Guess what? Open joist TRIFORCE® can be used as stair girders!

If I told you that open joist TRIFORCE® can be used for stair girders, the first thing you might think is “Ok, but why?”

Keep with open design!

In two words: open design. We’ve often said it in this blog: 0pen Joist TRIFORCE® has an open design that allows you to run Plumbing, Electricals and HVAC quite easily throughout the floor system, without having to resort to drilling through the joists as you would with and I-joists system, for example.

The floor system is, of course, the preferred area to run such equipment in residential construction, to avoid building unsightly boxes to hide MEP equipment.

Stair girders

As stairs require extra support, designers often resort to LVL for the support structure. Below is an example of a loft unit.

The H shaped structure in blue are LVL. They are the reinforcement needed to support load around the stairwell floor cavity (the white box at the top of the H), as well as the additional vertical and lateral loads created by the staircase and its traffic.

LVL Stair girders_Triforce example

Using LVL limits your MEP installations   

With an LVL beam, anything like a drain pipe or HVAC ducts running perpendicular to the “H” get stopped in its tracks. The only thing getting through that LVL is wiring and maybe some water pipes. And it is going to be a hassle.

Using TRIFORCE® opens up possibilities and reduces costs

Let’s look at a situation where open joist TRIFORCE® is put in as a replacement to the LVL beams. In this image (the title image of this blog post), you are seeing two units instead of one. You now see four sets of doubled up TRIFORCE® joists running the width of the structure, instead of the LVL.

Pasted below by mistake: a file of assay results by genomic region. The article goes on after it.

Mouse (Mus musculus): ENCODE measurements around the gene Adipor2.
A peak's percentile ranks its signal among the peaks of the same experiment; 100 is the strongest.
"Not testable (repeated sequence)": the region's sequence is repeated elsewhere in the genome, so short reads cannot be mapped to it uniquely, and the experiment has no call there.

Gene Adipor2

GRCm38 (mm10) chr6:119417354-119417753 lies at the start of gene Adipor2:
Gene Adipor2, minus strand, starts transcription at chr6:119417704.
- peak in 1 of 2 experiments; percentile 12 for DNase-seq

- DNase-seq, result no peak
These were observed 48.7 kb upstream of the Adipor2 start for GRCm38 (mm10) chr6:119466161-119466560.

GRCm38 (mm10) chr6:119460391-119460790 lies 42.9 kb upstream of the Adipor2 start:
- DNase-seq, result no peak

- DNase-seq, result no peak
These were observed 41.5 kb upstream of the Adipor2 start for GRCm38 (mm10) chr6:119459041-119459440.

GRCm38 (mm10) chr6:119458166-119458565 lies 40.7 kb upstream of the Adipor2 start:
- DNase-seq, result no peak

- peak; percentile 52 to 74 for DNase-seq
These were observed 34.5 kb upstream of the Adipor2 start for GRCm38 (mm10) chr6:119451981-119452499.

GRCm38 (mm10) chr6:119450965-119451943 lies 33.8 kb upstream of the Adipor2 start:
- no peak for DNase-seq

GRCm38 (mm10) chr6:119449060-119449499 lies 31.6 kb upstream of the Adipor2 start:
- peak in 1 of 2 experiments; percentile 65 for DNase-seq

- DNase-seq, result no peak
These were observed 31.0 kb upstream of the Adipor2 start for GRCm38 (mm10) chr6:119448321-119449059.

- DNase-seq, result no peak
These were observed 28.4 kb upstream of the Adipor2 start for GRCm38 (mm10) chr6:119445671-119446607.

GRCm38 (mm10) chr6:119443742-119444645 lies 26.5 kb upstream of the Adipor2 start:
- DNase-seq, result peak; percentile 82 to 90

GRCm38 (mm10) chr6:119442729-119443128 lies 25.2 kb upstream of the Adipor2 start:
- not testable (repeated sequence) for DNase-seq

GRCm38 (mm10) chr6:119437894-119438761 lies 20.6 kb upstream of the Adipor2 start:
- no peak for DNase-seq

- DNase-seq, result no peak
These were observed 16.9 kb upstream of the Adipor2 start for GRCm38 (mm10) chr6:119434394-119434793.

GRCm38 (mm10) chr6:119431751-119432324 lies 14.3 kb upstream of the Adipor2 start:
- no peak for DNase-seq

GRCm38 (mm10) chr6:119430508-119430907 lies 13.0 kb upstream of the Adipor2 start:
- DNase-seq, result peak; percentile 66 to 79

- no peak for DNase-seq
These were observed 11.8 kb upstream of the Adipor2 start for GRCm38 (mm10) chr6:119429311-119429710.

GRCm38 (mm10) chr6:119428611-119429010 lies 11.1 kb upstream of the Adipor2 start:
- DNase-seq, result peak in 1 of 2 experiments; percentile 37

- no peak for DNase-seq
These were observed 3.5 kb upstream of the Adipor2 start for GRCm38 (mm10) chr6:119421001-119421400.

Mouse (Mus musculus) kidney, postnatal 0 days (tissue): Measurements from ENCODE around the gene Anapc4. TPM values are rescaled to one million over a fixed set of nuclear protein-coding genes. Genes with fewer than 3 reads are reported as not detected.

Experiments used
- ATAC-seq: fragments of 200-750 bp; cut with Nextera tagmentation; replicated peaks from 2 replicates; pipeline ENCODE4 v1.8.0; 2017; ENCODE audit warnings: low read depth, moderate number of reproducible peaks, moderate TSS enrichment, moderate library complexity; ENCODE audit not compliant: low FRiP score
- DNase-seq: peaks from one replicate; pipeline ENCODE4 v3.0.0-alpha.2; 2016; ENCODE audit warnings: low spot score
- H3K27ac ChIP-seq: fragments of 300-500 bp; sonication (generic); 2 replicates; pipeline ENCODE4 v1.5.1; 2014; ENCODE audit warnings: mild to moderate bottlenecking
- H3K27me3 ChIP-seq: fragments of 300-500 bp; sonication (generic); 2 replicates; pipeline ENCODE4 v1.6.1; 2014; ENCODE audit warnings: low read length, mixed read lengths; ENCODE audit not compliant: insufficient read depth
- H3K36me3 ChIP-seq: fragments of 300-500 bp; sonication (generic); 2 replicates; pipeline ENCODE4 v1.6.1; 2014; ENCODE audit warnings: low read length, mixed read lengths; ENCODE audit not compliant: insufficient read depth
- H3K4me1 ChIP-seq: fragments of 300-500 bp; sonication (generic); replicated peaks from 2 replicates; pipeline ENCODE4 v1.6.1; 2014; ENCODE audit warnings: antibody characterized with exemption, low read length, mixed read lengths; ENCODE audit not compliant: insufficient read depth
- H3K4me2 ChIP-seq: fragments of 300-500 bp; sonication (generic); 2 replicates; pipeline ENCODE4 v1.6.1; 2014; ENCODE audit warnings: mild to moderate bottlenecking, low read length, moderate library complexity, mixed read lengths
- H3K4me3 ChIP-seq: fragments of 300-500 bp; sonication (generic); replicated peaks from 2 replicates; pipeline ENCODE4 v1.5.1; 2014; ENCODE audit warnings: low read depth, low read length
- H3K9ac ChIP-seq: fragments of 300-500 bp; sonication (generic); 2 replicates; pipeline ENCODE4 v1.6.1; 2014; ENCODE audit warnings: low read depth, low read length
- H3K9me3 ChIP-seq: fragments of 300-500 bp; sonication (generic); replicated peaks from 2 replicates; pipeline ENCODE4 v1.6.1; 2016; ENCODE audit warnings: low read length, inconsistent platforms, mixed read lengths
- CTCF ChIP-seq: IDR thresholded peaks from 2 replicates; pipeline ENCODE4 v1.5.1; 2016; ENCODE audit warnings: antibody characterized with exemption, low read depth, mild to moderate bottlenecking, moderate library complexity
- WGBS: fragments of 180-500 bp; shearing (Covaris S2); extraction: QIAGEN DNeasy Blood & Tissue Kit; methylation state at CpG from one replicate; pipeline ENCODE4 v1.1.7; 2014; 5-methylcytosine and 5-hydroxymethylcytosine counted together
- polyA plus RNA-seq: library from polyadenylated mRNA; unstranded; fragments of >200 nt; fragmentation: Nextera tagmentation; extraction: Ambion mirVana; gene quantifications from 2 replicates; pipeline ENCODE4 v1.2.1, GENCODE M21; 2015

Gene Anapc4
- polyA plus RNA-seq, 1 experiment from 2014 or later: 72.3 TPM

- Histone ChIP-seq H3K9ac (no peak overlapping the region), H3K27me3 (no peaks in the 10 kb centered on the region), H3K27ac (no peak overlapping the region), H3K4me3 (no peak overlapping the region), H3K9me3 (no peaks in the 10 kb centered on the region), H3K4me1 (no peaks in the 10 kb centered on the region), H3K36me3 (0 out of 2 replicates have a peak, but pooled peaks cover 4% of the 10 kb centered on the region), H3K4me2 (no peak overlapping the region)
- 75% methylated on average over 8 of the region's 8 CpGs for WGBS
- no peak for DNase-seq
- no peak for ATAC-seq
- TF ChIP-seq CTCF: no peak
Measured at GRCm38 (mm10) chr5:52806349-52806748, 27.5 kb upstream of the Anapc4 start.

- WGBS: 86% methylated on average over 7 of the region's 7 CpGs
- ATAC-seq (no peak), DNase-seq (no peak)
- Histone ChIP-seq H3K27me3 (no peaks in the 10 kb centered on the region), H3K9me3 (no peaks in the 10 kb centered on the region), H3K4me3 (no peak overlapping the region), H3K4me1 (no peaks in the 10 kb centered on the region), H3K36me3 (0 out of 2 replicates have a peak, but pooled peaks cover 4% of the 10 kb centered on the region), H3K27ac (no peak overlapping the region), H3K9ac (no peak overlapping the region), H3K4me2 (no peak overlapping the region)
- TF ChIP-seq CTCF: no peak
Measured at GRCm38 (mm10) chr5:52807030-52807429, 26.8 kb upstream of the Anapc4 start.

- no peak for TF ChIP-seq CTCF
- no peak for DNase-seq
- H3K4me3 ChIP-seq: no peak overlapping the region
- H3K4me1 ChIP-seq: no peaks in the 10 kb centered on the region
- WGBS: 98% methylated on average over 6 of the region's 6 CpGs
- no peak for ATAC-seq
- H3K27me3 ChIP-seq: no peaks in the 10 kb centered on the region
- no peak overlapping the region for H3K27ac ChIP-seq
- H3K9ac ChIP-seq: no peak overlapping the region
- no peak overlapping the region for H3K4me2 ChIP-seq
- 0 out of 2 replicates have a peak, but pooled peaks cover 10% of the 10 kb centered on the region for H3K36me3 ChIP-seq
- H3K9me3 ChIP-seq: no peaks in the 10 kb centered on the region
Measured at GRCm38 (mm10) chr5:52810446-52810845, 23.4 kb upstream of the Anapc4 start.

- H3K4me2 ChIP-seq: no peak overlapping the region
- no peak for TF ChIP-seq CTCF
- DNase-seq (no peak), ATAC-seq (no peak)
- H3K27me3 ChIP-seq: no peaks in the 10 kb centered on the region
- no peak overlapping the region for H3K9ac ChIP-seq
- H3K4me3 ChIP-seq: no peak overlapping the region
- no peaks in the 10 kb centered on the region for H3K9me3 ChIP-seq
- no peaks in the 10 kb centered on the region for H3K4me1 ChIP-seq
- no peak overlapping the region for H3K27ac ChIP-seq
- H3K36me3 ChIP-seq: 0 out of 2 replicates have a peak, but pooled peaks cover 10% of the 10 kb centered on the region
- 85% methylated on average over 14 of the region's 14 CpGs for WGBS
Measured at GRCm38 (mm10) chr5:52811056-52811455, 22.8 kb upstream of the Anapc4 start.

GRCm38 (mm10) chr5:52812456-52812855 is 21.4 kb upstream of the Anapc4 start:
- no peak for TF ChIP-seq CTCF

With this configuration, all HVAC and drain pipes can be run freely across the units.    And, even if the TRIFORCE® is doubled up, their overall price comes out lower than using LVL.

Reinforcements

Reinforcements are important here. Let’s have a look at connection detail N1021P, which defines the connection between the headers (G10) and the open joist TRIFORCE®.  The diagram shows a single joist but the connection is the same. You’ll see it consists of 1/2” plywood or OSB attached to open joist TRIFORCE® on the header side. It is fixed to the chords using PL Premium glue and 2” nails.  Depending on the load, you can add the same type of reinforcement on the other side of the Joist. Also, if required, metal straps, nailed to the side of the header and bottom of the joist.

TRriforce_Reinforcement_detail_N10V12P

Connections

When the joists have to be doubled up, specially made multi-ply joist clips are recommended to connect them, to help with load transfer. We actually had Simpson Strong-Tie create a proprietary connector for this situation. It is called an MJC clip.  It gets installed on the top and bottom chords of the TRIFORCE® joists, on each side of the header, as shown below.

MJC4_Clips_TRIFORCE

Top mount hangers are practical because you don’t need to pack out the TRIFORCE® joists in the connection area. The clips and the reinforcements attached to the chords are sufficient.

Triforce Spec Guide

 

It is important to point out that beyond a certain point LVL will be necessary. However, if the project is residential, TRIFORCE® will almost always be an appropriate choice.

Using open joist TRIFORCE® as stair girders adds the convenience of not having to special order LVL beams. Even better, the overall cost of the reinforcement is reduced.

So, next time your design includes Stair girders, don’t forget that open joist TRIFORCE® can do the job.

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